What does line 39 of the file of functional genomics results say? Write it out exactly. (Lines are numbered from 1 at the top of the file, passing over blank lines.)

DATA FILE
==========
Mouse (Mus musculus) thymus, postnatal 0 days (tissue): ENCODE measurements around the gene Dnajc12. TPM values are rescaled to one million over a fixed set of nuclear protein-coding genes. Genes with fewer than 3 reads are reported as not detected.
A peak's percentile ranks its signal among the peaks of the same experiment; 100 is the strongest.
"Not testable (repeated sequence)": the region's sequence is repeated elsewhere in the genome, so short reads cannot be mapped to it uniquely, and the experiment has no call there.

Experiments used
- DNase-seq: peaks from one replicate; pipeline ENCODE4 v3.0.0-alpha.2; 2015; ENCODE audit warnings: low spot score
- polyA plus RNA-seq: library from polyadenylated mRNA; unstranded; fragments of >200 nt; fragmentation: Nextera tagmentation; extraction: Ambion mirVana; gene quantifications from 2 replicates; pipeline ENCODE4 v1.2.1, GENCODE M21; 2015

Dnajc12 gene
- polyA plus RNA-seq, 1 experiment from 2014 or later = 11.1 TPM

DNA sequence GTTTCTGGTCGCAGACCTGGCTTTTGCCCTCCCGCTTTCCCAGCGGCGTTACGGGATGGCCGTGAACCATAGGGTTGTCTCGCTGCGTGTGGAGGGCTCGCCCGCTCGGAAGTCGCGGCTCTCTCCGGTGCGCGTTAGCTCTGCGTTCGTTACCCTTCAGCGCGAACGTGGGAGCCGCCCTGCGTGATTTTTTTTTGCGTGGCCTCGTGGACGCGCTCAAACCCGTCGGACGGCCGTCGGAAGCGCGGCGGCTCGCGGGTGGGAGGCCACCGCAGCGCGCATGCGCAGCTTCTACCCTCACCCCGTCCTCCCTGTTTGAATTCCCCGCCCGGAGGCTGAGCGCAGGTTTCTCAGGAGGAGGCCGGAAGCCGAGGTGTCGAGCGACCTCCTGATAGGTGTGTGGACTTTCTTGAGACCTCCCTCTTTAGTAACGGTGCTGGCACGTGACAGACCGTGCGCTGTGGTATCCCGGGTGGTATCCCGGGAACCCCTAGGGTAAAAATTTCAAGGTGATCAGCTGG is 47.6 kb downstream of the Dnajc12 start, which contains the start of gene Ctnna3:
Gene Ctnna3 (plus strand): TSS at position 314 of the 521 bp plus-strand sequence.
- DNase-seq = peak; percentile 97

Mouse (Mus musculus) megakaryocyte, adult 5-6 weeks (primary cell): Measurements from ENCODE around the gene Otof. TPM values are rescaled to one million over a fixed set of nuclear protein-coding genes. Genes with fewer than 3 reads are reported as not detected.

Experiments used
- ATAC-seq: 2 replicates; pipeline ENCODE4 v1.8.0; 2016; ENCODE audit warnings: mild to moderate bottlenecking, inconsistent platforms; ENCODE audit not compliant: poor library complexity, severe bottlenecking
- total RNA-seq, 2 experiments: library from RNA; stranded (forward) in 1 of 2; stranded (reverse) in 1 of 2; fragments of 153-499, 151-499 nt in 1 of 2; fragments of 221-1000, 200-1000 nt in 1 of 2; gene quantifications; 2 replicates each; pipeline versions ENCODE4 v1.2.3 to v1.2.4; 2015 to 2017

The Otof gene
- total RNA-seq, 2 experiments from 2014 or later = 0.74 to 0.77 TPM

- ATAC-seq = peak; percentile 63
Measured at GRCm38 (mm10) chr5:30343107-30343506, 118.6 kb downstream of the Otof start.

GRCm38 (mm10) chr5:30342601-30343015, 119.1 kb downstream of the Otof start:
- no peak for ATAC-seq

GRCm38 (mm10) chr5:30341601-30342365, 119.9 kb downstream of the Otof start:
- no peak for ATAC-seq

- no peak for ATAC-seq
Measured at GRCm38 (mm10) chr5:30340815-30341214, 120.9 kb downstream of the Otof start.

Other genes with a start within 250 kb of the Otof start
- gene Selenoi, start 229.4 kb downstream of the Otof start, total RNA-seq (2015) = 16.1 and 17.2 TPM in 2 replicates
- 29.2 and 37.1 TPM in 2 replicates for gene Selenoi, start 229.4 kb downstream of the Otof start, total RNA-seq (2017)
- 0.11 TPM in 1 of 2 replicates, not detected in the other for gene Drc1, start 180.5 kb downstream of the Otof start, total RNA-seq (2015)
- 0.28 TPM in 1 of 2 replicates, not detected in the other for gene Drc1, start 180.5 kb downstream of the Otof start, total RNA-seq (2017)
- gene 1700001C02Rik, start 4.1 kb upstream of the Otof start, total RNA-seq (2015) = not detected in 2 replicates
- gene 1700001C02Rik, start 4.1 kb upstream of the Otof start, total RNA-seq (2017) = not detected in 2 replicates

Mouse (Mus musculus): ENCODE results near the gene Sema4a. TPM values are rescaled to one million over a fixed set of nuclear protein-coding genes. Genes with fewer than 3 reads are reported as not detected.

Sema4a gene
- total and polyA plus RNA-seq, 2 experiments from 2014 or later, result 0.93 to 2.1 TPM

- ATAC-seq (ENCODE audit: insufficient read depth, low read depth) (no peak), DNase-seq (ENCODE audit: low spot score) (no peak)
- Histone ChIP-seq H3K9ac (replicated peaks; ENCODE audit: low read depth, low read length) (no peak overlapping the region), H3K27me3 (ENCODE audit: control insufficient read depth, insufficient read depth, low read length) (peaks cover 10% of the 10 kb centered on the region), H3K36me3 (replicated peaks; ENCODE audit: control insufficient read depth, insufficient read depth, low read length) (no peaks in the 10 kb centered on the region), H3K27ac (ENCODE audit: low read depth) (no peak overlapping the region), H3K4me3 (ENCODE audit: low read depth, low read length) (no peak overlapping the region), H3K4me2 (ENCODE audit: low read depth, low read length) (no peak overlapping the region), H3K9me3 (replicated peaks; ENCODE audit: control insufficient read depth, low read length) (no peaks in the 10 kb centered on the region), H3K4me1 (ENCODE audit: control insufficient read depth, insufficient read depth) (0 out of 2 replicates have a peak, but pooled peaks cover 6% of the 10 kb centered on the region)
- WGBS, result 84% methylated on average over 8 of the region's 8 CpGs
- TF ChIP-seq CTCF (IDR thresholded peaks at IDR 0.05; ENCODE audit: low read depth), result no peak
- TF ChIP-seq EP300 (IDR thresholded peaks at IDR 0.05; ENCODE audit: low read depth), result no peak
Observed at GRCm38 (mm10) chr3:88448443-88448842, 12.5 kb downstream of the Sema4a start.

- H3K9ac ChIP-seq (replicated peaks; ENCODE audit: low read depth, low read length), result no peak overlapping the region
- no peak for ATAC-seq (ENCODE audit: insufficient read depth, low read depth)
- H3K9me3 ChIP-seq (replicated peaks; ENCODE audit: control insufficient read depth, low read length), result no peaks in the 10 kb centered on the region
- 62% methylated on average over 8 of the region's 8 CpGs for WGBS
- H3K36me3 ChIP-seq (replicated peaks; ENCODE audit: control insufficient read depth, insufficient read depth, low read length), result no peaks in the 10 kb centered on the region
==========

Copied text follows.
- TF ChIP-seq CTCF (IDR thresholded peaks at IDR 0.05; ENCODE audit: low read depth), result no peak